MotoShed are a like minded and free spirited bunch of mates who have spent the last 20 years in various aspects of the motorcycle industry. Their experience is wide-ranging from bike building, to race preparation, design, marketing and generally living and breathing motorcycles. They operate guerilla style, preferring to stay out of the spotlight. They don’t talk shit, they build cool bikes.
Their list of bad ass builds is long and distinguished just like their client list, including some names you might recognise; Jonny Rea, Fogarty, Adam Ant and plenty more.
Indian motorcycles is America’s first motorcycle company, founded in 1901.
In 2016 they launched the Scout Sixty. It was on that launch in Spain where a couple of the MotoShed team hatched their plan to build ‘Road Runner’.
“The main thing I wanted to achieve was a more ‘sporty naked’ ride and I wanted to do underseat pipes, as nobody else had done it on a scout.”
A few hours kicking ideas around about how you could modify one and the underseat exhaust idea was born. They ordered a Scout the next day.
Standard Indian Scout Sixties ride very well. It’s a good looking, well built bike out of the box, but Moto Shed could see there was potential for more, it just needed releasing.
There’s a more aggressive riding position with heavily upgraded suspension in the form of fully adjustable HyperPro shocks at the back and rebuilt stiffer front forks with black nitride coating. The increased ground clearance, thanks to stiffer suspension, allows more lean angle. All of this means dramatically increased cornering performance. To further enhance this, the standard foot controls have been switched out for a set of Rizoma rearsets mounted on custom plates and there’s a set of lower Renthal bars. The more aggressive riding position means you can ride the Moto Shed Road Runner harder and faster.
What about the underseat exhaust?
On modern bikes with their ever increasing electronics, packaging is always an issue. There are a lot of important components hidden away under the seat, such as the battery, ECU and miles of wiring. It’s an impressive packaging job by Indian Motorcycles.
In order to achieve a light-weight aesthetic, while retaining the factory look, the team had to get seriously creative, relocating the ABS pump, building a custom battery box for the smaller race-style battery, regulator, rectifier, ECU and extend the wiring loom to accommodate. Serious work, and all done to Incredibly high standard.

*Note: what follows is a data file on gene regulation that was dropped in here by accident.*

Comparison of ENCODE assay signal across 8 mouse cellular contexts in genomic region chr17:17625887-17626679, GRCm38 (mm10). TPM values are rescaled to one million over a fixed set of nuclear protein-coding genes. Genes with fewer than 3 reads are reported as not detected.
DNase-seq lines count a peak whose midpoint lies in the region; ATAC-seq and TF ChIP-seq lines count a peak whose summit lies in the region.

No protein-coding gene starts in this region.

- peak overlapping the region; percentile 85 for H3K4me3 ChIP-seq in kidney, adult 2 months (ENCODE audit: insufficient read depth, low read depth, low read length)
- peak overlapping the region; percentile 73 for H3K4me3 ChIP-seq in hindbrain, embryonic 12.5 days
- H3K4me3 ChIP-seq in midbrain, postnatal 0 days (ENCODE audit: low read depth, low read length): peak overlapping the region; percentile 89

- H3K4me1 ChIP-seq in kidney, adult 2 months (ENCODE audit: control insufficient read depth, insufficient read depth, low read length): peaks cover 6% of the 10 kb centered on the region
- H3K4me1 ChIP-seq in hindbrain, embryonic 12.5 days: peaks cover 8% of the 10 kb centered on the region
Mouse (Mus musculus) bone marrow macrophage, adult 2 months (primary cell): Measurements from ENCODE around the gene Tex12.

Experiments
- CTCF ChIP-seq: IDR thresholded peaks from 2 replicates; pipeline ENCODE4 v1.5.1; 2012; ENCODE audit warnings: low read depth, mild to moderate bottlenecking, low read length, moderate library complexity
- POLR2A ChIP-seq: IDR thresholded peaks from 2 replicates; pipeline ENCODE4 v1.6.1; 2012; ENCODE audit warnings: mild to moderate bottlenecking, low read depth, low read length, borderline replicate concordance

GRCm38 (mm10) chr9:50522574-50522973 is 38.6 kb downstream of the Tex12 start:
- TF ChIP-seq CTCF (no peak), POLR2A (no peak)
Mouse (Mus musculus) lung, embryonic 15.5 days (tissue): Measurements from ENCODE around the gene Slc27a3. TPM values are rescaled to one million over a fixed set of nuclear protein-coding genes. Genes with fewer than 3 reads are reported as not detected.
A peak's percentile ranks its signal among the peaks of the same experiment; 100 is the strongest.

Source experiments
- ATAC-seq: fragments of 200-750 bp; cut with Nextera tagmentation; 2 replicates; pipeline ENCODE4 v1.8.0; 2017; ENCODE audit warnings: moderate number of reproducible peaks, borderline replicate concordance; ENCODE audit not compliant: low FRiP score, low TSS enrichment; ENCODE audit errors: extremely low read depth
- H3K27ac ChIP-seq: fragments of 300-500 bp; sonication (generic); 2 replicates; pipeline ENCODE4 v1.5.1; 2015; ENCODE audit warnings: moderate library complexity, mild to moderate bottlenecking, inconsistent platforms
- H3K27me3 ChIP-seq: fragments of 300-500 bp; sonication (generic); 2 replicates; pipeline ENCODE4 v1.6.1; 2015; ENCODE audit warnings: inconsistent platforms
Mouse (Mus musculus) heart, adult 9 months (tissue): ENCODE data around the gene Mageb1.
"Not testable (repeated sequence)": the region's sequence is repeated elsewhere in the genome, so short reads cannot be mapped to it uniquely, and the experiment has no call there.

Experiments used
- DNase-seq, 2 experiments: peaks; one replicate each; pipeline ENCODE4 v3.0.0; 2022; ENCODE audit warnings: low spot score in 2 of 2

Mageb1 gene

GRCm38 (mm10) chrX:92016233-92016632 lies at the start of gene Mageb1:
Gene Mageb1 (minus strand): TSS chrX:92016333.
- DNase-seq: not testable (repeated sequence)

Once the space under the seat had been created, the team set about fabricating the underseat exhaust.
It really was the most complicated part of the build. Serious thought and skill was needed to route the pipes round the engine and through the new gap under the seat.
Managing the heat was a big concern so the exhaust was wrapped to try to insulate the heat and protect the bike and rider. There’s also a rear hugger/heat shield to deflect the heat and keep the road dirt away from the exhausts.
A Dynojet Power Vision CX system was incorporated to log data and help to perfectly re-map the ECU and fly-by-wire throttle. The guys say the fueling and throttle response is superb but man it’s loud.
Road Runner is dripping in bespoke parts. For example, Chris Walton of CW Engineering hand made the headlight nacelle, front mudguard and rear hugger and Steve Adams, an ex-Aston Martin upholsterer, re-finished the 1920 Solo Saddle Seat and Illusion Race Paint did what they do best.
A host of high quality accessories and parts were chosen to compliment their work and enhance the performance and aesthetics of Road Runner. There’s a black Galfer clutch lever, brake lever and master cylinder and a JB Speaker LED headlight. There’s even a unique carbon fibre water header tank, sourced from a renowned British Superbike team.
The team invested over 100 hours of labour in the Road Runner build, not taking into account the many long nights of discussions, planning and head scratching that lead to what you see here.
If you fancy a Moto Shed bike in your life, they can be contacted on; firstname.lastname@example.org